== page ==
While navigating toward the tide pools we passed the plantation areas from the lava rich soil of the 1790 eruptions. The land is covered with plantations. Linda stopped at this one to take pictures. At first, from the road we thought it was banana’s. Linda was very excited as she had not see these fruits ‘from the tree’ as it were. It turned out to be a papaya plantation and once Linda had taken her pictures, we continued on.
Being again PURE LAVA, Linda and Chery went ahead while I rested and were already deep into gazing. It turns out that fish like to blend in, and so the trick is to look at the water until instead of gazing over them, you see the amount and schools of fish that are passing before your eyes. Down the bottom of the picture is a yellow and striped fish called the Sergeant Major and is seen in most pictures as there are many schools of them. The other fish, like the two blue and orange ones up at the top of the photo are as yet unidentified.
Linda, with her underwater camera, was deep into the hunt. We had not brought masks (and with salt water, don’t put your eyes under, trust me!), so she was aiming and shooting areas. But watching her, I saw these two fast and flighty fish feeding.
Cheryl was watching a puffer fish and we saw a turtle together while Linda took off. Cheryl, as the lava is slick from algae growth atop it underwater used her walking stick to move from area to area, pausing to check out what there was to see.
For example here is a good picture to practice with, as there are 11 or 12 fish, some swimming, some sideways on the bottom feeding, some clear and black striped hiding, all in this small area, only a few feet large. The trick is seeing the fish, not the rocks.
Linda was heading out into one of the larger tide pools which has many different types of coral (very sharp and will cut you if you step on them), look for the different colors on the floor of the ocean. Because that is where these lava shelters lead, right to the ocean waves.
Linda managed to find a shell, which we wanted for a friend, only there was already an inhabitant inside, a little hermit crab which you can see crawling out right now. And about to upend the shell and take off for water. The speed those shells can move with the crab underneath going full tilt is rather comical.
Here, by the purple, green and brown coral Linda got to see a pair of angelfish swim past, the streamers following. Or as Linda excitedly put it, “It is just like seeing fish from the pet stores in the wild!” I am not quite sure I get that but I sure would have liked to see the Angel fish. I however was pretty stuck in one place, and actually ended up with some lava rash on my bum (lava is not a forgiving or soft rock).
Here is a particularly colourful and fast moving fish on the right bottom facing off with a grey and dower looking fish down at the left bottom while the other fish including several Sergeant Major fish take off!
Cheryl has followed the Lava to the ocean waves, where the nice warm temperature starts to drop off. The warm water makes it easy to forget how much reflected and direct sun you are getting and we all ended up getting tanned or in some cases a bit burnt.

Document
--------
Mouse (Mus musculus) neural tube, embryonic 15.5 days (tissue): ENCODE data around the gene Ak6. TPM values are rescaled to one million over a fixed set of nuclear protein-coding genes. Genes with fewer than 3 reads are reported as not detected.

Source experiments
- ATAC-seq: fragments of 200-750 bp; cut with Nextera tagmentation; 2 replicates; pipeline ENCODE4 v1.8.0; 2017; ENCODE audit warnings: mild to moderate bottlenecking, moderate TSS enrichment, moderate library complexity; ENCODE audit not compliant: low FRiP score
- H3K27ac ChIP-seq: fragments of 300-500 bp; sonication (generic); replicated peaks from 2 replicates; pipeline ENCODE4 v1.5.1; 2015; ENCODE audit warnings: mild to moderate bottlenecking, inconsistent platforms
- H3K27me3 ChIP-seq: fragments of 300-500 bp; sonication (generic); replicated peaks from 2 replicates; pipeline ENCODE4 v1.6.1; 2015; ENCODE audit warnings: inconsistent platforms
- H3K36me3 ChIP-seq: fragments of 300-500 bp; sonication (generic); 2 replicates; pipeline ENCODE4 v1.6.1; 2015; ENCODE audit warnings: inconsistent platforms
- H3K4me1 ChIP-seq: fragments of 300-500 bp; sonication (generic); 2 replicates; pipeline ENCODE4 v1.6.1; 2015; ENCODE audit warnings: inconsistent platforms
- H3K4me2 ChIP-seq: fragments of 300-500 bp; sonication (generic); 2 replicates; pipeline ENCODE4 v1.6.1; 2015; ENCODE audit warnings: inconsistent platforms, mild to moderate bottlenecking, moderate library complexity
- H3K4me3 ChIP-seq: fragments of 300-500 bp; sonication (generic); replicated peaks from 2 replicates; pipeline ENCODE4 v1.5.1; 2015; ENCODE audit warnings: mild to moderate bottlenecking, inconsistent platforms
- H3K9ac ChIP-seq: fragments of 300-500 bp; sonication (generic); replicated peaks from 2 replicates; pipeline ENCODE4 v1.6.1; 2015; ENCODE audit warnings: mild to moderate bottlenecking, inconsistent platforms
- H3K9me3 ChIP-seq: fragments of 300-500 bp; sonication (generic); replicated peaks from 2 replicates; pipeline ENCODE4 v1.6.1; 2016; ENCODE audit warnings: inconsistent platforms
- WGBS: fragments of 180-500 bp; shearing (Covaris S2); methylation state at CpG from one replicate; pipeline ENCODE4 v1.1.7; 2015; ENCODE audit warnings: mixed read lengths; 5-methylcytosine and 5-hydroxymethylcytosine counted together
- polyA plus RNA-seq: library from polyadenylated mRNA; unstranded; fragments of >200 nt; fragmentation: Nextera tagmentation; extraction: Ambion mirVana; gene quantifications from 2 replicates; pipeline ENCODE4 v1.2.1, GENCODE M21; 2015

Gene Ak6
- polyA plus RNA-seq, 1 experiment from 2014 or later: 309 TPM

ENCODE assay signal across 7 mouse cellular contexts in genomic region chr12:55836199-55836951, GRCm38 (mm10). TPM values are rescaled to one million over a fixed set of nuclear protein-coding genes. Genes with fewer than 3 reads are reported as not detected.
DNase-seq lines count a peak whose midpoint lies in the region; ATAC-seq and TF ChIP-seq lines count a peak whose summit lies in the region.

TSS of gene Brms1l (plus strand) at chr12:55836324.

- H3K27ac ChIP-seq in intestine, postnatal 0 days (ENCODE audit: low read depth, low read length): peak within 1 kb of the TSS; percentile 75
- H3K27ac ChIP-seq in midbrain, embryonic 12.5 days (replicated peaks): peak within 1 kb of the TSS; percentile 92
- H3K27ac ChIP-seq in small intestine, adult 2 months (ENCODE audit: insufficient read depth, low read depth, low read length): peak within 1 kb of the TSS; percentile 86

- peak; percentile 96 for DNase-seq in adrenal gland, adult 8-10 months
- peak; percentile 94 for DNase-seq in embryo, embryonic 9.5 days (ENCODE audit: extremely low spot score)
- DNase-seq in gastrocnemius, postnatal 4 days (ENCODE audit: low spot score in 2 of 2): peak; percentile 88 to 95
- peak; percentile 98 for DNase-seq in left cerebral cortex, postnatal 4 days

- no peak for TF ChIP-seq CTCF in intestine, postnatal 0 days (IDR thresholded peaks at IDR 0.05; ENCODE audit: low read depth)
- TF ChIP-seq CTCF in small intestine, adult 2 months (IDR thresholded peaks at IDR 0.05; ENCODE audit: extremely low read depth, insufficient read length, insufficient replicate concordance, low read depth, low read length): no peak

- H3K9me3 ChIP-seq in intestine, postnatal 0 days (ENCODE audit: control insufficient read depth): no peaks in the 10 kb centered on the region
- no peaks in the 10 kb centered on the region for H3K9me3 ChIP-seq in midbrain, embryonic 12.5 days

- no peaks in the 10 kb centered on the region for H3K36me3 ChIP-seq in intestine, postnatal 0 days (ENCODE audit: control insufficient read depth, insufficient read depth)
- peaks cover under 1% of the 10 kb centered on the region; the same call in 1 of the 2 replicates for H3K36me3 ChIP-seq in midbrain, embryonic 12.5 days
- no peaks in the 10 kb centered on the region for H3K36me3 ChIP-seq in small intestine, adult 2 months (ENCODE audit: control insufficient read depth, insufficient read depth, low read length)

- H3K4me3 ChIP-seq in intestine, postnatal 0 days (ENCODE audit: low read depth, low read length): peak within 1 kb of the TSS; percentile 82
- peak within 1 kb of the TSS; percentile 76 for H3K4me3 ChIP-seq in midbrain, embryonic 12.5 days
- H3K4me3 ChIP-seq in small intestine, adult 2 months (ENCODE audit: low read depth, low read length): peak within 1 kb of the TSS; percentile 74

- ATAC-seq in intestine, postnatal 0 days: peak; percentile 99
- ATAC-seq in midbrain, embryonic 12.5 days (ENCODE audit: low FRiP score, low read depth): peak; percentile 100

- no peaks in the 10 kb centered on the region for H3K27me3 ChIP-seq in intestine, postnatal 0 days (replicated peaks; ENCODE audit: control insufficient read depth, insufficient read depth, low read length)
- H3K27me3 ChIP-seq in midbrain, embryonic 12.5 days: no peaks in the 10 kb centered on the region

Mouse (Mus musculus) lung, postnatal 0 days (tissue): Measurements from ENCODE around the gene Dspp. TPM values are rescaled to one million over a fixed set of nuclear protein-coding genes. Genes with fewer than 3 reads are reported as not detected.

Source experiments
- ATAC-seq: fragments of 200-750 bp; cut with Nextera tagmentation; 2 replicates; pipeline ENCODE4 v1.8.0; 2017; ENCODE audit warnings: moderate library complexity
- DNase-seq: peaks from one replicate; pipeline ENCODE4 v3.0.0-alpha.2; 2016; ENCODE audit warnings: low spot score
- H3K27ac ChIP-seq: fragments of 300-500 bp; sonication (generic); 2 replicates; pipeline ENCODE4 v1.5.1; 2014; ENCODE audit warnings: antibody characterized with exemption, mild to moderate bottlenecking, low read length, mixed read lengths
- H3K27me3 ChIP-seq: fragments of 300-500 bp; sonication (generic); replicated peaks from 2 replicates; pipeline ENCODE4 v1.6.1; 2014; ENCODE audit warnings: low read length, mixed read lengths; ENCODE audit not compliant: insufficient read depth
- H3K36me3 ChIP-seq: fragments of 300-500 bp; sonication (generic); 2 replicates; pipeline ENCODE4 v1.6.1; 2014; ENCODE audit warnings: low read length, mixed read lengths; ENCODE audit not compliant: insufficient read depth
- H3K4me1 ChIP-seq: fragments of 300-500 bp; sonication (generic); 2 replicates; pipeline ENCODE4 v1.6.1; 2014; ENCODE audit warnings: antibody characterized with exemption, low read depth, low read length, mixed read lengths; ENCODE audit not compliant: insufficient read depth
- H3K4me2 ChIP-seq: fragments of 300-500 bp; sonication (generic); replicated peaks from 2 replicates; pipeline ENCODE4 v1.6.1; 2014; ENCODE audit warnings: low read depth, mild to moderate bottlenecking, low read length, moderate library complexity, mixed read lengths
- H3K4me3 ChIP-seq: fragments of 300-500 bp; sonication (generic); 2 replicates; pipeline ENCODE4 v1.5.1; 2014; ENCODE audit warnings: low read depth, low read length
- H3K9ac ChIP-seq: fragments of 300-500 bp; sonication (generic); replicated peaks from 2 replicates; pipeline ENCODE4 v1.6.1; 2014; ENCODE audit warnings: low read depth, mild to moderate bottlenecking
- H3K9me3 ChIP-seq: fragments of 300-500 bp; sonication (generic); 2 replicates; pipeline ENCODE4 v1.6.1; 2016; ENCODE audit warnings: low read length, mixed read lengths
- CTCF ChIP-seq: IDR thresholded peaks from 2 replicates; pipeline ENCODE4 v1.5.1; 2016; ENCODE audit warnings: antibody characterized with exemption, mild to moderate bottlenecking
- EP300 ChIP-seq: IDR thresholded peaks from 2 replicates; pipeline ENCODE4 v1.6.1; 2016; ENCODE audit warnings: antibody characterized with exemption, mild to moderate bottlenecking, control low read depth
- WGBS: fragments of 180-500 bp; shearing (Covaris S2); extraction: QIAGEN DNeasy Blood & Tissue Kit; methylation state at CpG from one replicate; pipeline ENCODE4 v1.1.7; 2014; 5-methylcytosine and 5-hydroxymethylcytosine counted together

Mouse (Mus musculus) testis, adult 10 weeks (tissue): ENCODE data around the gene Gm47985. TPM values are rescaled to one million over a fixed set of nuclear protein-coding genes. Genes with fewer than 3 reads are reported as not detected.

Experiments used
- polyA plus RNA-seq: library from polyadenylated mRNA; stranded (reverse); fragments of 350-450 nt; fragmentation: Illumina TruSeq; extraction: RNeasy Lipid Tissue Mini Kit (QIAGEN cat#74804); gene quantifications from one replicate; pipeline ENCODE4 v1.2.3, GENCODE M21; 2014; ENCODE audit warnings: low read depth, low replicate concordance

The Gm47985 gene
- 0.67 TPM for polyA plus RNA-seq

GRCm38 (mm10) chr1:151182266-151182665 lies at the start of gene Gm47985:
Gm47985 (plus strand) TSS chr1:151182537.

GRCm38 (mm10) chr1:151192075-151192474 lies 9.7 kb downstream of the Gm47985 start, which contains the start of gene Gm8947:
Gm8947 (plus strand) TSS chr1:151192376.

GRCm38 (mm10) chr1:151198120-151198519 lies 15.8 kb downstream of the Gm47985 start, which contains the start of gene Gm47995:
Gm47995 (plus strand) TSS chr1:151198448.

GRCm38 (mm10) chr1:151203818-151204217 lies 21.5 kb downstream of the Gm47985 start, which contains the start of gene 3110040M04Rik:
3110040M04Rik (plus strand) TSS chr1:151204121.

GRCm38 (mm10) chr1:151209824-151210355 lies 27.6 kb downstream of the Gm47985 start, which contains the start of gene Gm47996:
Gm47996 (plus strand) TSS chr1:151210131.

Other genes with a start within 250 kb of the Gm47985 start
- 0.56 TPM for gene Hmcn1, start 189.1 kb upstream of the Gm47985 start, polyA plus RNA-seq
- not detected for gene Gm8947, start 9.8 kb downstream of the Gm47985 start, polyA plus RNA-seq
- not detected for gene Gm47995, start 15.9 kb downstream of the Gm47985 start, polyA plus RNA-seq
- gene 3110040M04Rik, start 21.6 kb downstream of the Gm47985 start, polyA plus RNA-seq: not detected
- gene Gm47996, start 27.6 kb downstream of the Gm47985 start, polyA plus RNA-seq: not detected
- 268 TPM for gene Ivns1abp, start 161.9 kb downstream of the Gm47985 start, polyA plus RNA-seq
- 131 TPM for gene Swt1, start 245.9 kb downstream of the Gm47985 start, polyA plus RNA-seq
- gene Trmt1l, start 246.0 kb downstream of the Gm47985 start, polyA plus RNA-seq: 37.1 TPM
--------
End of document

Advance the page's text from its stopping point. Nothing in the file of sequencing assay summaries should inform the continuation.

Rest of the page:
Linda, focused again, is carefully watching and stepping around the coral. In a way she is right, it is like being in a giant aquarium, with no one in charge, all the fish just going every which way. There are several who liked to hide under rocks, and others who like the sun. Here is a picture with over a dozen fish but which has five different types of fish in it, this including one large one coming out from under the rocks and one which is hard to spot due to the coloring, made so that it matches the background (hint, click to blow it up and look in the top left).
As for me, using floatation, I was carefully sat above a deep cove of brown and white coral. I just hoped that nothing came out and nipped my heels (not that I would have felt it, just the thought of it is creepy!). Not a great picture of me but yes, I came, I saw, I did the tidepools!
Not only that, I waited and waited and got a picture of this medium sized fish that kept mostly under the rock and coral, only venturing out a little bit before dashing back in. So I waited until I finally got a picture of him.
Here is view of raw lava which makes the pools, only 50 years old but which in a hundred years or so will be rich soil, but for now is desolate but for a few green plants holding on. Beyond that is the rolling surf, one part of the ocean in which no one will surf or swim. The tide pools themselves are a local secret, but we are about a mile from the very southern tip of the southern most island in the Hawaiian chain. That means if you go swimming and there is a rip tide, or a current, then the next piece of land you have to swim for is………Antarctica! Yeah, that’s why people don’t swim here – as a tip, lots of currents and lots and lots of risk. But nice tide pools.
Linda wanted me to bring her just one thing home, a nice little eco system, taken from the pools (here she is enjoying it). "Um, no Linda, I don’t think we can smuggle it onto the plane as luggage?"
"No, Linda, the fish have to stay here, and yes, I know the ones in the shop aren’t as exciting but I suppose we can always come back."
20 hours ago